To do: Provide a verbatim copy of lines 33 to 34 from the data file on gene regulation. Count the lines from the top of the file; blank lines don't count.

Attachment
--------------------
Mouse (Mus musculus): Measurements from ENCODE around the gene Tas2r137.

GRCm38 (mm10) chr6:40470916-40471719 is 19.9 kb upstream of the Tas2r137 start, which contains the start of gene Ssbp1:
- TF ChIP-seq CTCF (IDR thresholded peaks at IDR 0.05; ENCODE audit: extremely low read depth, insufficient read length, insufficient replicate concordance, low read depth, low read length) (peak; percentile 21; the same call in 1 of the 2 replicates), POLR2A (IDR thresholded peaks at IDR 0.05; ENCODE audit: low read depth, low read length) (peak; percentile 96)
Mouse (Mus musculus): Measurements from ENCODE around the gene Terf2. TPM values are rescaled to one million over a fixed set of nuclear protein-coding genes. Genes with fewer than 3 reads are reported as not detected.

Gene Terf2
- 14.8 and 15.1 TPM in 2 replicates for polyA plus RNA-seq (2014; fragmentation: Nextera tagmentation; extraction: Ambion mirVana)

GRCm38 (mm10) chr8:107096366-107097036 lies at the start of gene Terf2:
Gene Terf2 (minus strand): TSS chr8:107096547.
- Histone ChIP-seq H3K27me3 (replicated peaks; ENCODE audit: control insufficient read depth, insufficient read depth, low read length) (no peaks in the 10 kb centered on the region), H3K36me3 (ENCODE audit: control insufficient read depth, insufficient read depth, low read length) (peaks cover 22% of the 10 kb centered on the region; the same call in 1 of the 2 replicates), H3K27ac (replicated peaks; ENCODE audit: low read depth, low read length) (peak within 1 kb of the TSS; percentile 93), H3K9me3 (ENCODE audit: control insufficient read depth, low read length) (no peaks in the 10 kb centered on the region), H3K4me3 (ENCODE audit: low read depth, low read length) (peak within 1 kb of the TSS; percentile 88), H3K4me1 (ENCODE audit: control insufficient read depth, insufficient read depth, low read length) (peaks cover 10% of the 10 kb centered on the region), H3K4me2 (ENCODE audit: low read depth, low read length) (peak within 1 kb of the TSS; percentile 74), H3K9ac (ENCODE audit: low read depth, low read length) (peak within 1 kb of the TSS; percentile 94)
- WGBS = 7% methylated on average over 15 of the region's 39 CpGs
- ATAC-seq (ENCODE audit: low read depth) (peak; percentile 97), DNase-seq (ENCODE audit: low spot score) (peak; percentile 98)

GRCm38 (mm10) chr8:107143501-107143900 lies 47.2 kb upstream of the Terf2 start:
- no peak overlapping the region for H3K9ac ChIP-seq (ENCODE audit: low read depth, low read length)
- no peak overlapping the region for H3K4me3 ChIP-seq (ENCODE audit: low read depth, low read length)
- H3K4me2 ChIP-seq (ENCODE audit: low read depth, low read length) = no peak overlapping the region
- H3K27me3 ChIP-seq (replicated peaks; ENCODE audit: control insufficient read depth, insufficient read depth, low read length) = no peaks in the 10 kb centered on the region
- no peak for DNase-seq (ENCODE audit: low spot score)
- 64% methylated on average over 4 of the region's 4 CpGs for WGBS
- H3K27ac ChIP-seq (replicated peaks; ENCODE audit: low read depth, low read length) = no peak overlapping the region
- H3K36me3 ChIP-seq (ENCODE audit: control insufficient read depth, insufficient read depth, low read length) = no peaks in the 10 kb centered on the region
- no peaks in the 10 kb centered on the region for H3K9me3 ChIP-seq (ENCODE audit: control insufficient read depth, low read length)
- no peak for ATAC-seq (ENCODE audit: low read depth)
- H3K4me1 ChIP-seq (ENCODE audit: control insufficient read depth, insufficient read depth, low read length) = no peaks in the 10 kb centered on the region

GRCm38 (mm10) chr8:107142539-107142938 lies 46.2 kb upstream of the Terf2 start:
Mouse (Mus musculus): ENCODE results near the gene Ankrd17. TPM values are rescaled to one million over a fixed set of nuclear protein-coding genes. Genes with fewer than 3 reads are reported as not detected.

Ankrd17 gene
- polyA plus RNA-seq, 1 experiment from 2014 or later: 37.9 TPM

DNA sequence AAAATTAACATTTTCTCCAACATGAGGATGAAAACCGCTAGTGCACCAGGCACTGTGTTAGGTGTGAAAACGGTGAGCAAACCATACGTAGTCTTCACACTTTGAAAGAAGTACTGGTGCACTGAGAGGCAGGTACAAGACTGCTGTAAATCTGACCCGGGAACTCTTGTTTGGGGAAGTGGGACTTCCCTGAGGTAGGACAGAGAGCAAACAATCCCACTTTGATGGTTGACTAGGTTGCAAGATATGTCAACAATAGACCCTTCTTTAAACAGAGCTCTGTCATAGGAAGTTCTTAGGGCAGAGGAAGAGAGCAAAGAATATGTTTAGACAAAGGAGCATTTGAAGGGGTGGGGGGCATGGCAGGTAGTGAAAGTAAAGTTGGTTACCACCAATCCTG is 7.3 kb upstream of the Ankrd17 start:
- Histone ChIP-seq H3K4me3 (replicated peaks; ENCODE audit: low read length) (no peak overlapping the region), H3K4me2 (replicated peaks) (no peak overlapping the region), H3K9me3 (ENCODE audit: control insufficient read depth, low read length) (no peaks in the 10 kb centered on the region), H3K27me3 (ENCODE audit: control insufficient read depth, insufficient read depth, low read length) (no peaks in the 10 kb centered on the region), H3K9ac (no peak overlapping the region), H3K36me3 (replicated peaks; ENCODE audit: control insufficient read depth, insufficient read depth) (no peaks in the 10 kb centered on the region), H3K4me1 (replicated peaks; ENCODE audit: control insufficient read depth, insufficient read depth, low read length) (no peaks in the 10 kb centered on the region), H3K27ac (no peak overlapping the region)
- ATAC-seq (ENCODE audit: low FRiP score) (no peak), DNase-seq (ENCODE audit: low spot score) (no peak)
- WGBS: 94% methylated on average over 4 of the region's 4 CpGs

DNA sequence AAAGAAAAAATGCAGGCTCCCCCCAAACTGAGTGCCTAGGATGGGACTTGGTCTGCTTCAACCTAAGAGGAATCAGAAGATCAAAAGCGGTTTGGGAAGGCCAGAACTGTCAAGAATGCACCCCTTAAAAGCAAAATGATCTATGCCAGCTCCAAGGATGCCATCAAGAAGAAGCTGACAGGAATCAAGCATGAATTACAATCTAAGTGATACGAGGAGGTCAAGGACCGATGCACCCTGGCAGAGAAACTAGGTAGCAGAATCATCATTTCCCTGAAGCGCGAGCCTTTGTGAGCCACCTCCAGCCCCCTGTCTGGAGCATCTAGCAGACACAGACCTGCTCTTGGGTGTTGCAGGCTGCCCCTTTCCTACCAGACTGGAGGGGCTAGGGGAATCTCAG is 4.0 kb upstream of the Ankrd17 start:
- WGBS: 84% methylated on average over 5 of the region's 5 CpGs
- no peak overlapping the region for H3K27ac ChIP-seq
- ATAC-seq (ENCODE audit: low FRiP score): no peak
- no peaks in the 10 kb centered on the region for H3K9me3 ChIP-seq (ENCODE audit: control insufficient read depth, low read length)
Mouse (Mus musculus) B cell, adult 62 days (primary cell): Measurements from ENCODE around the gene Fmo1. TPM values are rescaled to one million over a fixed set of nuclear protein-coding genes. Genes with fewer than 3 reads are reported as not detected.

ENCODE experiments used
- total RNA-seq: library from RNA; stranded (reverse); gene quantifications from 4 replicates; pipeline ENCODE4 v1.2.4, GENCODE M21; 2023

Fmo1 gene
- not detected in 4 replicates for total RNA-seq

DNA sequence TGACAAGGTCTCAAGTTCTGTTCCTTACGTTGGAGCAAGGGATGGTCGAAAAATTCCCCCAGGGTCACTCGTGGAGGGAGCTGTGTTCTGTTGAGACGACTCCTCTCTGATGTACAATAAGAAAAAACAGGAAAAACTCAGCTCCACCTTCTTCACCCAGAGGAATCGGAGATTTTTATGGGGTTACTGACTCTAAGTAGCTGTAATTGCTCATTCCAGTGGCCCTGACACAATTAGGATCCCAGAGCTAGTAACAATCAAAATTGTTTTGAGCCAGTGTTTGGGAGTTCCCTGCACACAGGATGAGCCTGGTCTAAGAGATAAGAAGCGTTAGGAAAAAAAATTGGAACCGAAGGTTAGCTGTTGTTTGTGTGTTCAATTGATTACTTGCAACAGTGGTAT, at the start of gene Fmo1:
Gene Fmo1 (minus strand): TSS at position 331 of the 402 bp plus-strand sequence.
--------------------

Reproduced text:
- WGBS: 84% methylated on average over 5 of the region's 5 CpGs
- no peak overlapping the region for H3K27ac ChIP-seq